“I’ve told you why,” he said, trying to still his impatience. This discussion was like cutting open his chest, putting a hand in, and stirring his organs about. He did not like it at all. “The children, the poor of St. Giles, the terrible lives they lead. Did you not hear me when I spoke?”

“I heard you well enough,” she snapped. “I’m asking why you. Why must you be the one to make this sacrifice of your entire life?”

He shook his head helplessly. She was of the privileged class. She’d never known want, never counted coins to calculate whether they should go to pay for coal to warm the body or bread to feed it, for they would pay for only one, not both. She simply could not understand.

Winter dropped his hand from her arm and stepped back, putting prudent distance between them. His voice was carefully modulated when he spoke.

Carefully gentle. “If not me, then who?”

This was a beautifully expressed sentiment and his rigid control over his life, his abstaining from the pleasures of the flesh, his almost ascetic lifestyle made sense against this backdrop.

While there were some nods toward the pygmalion set up, the real crux of the book is about the Home, lost children of St. Giles, and Winter’s dangerous capers as the Ghost of St. Giles, a sort of avenging angel in St. Giles that is there to protect the poor and helpless and was last seen cutting down Charming Mickey O’Connor from the gallows.  The pygmalion plot allows Winter and Isabel to spend quite a bit of time together but otherwise has little impact in the overall story.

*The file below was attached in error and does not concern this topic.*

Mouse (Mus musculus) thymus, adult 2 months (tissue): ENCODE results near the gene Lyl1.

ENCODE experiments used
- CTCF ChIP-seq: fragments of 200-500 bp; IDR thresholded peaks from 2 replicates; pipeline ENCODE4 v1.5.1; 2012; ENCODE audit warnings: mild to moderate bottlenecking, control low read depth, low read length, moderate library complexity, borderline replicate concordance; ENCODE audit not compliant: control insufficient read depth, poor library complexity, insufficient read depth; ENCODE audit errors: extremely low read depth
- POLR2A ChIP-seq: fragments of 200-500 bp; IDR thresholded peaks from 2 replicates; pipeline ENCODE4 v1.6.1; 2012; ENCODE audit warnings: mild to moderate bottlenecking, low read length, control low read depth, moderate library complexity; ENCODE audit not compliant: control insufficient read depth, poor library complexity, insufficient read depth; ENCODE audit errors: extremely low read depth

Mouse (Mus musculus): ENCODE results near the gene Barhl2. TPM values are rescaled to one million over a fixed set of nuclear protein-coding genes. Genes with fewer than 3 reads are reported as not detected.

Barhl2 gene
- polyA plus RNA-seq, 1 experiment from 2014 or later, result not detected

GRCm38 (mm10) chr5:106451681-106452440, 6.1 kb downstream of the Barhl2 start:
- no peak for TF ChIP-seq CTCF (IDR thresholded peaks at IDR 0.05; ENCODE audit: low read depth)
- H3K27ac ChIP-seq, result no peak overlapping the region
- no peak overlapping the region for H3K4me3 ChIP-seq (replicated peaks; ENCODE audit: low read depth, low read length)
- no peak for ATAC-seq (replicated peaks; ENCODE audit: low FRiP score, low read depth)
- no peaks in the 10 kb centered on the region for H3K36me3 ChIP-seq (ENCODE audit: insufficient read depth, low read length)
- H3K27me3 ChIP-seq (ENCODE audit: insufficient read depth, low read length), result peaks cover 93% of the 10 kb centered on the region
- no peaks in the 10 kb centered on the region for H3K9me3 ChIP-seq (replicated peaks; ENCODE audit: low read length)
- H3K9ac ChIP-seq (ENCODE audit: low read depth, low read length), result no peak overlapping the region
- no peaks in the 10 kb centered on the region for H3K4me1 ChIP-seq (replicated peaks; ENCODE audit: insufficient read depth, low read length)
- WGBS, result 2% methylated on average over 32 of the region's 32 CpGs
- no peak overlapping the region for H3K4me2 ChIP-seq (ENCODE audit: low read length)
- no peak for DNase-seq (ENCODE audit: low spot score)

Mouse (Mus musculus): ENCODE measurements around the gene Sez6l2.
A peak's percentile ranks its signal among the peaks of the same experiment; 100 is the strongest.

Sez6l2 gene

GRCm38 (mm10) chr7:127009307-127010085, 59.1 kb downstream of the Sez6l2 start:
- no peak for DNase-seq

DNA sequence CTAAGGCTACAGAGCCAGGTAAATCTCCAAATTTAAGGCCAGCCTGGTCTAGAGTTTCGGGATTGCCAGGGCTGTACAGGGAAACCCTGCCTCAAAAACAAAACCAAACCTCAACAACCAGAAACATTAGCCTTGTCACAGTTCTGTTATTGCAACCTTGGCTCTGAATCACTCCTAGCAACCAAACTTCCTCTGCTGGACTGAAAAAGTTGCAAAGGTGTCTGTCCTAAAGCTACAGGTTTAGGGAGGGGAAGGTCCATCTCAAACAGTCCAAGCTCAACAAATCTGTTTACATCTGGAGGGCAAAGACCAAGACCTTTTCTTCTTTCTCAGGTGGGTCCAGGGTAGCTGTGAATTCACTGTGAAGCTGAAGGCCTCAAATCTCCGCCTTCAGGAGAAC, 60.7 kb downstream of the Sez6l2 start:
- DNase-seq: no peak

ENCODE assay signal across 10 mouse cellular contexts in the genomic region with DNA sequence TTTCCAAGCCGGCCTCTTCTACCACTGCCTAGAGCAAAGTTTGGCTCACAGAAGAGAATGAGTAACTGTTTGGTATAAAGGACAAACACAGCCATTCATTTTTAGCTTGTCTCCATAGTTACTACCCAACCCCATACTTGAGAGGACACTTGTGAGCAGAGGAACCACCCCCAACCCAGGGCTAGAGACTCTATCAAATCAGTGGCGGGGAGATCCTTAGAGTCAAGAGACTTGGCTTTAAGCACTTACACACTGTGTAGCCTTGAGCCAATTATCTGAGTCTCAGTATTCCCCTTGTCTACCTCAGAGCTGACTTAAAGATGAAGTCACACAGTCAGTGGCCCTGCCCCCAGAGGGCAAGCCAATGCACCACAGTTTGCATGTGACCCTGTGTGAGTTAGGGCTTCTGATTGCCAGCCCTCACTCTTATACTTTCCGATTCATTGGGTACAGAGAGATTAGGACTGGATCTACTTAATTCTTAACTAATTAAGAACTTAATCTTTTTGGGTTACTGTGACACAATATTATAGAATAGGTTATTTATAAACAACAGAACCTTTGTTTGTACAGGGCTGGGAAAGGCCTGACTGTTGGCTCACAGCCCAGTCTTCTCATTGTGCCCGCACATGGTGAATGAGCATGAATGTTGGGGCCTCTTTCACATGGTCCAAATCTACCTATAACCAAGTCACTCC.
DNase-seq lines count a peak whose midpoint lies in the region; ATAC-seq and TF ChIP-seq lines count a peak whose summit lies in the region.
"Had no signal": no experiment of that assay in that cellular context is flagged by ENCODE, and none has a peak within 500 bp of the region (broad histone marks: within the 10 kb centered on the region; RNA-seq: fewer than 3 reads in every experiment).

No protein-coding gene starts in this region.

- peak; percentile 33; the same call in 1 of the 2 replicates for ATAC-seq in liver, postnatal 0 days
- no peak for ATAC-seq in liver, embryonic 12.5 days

Isabel is a rich woman who had enjoyed lovers in the past.  She’s not opposed to letting Winter into her bed, but she doesn’t want to expose her heart to him or to anyone else.  She’s lonely and closed off much like Winter is, only they show it in different ways.  Isabel expresses her loneliness in indifference and casual societal gaiety; Winter by holding himself aloof.

The problem is that Winter is a malleable character in the book, so malleable that the impossible conflict becomes no more difficult to overcome than a divot in the grass.  The deflowering of Winter happens so casually, with so little forethought that it diminishes his lofty principles and reduces the conflict to weightless chaff.  His flirtations don’t match his professed piety.